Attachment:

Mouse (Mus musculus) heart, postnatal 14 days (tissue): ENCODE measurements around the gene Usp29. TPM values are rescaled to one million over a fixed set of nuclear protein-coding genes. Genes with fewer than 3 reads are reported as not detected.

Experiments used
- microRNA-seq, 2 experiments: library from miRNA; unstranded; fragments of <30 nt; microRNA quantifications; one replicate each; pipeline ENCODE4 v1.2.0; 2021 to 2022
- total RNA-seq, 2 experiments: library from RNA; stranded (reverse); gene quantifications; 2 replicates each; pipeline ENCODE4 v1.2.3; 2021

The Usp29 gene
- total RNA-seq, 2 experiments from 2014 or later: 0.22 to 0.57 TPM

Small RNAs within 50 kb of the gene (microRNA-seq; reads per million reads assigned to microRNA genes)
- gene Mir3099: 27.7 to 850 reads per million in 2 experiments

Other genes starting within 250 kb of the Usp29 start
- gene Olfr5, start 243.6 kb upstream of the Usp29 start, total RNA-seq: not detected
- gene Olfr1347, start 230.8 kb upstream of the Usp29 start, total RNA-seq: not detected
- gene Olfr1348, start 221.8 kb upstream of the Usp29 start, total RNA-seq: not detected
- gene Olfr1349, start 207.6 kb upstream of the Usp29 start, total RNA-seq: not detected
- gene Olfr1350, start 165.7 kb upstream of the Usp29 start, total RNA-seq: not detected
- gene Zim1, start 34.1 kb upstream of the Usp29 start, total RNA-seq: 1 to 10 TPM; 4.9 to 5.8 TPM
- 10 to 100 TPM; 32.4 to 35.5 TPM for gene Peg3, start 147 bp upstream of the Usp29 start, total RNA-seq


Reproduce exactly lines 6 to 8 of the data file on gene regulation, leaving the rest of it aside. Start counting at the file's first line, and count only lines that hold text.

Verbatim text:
- total RNA-seq, 2 experiments from 2014 or later: 0.22 to 0.57 TPM

Small RNAs within 50 kb of the gene (microRNA-seq; reads per million reads assigned to microRNA genes)
- gene Mir3099: 27.7 to 850 reads per million in 2 experiments